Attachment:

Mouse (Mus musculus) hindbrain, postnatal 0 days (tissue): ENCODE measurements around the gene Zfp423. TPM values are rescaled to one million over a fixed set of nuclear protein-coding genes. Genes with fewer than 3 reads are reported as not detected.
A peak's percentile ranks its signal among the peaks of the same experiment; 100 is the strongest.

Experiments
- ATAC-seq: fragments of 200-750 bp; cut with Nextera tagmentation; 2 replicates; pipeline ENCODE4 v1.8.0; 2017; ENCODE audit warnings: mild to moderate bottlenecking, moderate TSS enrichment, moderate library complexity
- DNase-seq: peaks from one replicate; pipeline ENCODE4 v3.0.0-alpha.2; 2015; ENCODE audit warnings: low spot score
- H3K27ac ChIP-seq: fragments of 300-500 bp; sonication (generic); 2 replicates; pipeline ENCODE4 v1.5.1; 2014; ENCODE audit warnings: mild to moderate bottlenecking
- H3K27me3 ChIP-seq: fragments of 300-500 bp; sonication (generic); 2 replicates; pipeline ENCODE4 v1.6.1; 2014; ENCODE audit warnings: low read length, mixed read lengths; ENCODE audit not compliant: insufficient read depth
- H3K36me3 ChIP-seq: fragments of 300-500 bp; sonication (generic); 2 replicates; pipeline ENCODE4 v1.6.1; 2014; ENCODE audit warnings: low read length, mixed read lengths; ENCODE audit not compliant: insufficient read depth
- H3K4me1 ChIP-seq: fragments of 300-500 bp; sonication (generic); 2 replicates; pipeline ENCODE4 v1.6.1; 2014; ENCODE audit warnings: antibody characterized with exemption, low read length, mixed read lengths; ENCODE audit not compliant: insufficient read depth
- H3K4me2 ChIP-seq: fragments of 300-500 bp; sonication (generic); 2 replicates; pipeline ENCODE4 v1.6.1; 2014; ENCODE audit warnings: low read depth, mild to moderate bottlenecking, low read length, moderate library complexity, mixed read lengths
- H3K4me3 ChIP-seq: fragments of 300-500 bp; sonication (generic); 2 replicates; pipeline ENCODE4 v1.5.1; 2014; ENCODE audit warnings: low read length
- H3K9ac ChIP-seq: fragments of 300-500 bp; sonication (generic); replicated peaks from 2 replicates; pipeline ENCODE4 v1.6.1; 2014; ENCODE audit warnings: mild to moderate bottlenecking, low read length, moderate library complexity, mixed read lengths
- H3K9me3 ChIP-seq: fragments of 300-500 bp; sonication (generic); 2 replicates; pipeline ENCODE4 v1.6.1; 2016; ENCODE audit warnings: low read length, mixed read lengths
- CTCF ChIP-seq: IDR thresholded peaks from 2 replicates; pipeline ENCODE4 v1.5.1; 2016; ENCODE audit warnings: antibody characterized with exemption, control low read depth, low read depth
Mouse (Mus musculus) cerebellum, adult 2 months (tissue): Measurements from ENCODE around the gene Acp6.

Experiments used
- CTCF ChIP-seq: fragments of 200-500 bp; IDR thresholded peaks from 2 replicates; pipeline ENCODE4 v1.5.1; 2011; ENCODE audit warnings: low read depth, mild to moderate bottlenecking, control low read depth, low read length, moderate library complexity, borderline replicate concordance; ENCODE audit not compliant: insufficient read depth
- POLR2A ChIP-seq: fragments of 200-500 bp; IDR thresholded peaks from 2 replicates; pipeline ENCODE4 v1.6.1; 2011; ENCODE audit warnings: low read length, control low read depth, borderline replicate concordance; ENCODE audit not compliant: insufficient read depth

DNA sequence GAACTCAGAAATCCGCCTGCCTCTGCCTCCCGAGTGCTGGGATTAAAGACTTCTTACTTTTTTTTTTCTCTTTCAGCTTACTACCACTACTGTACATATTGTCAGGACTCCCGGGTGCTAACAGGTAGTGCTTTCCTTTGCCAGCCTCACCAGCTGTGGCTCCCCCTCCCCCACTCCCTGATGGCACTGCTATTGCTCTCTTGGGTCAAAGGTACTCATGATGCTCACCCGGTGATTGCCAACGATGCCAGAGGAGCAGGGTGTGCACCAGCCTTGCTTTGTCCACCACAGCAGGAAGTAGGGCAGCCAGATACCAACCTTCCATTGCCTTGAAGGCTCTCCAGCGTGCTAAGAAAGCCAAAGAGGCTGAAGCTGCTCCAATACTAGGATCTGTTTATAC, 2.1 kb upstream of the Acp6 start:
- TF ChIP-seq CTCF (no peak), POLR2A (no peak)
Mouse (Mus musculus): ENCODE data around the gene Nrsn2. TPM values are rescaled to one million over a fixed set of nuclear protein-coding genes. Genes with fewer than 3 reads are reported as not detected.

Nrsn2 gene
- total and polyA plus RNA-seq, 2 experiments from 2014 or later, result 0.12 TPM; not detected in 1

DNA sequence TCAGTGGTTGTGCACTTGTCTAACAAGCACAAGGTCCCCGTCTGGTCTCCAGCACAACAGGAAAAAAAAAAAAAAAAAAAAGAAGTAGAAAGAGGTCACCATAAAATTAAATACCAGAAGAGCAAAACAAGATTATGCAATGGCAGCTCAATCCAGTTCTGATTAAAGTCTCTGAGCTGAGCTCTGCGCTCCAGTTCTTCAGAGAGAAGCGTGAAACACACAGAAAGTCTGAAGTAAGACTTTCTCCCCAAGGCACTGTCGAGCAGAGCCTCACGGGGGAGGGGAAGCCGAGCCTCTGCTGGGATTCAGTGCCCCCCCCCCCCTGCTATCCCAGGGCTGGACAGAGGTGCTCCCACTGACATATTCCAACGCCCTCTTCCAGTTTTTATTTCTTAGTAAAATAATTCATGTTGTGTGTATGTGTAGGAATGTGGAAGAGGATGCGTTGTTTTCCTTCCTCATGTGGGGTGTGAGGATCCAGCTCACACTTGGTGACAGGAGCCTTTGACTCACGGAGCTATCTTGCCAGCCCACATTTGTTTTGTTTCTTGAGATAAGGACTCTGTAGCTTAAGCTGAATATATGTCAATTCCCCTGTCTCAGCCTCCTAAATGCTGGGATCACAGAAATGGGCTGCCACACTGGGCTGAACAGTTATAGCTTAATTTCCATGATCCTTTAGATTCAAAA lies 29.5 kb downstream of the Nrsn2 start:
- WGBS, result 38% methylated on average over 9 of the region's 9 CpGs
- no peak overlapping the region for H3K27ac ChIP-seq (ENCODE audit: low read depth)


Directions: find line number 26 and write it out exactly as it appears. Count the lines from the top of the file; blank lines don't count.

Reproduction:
- no peak overlapping the region for H3K27ac ChIP-seq (ENCODE audit: low read depth)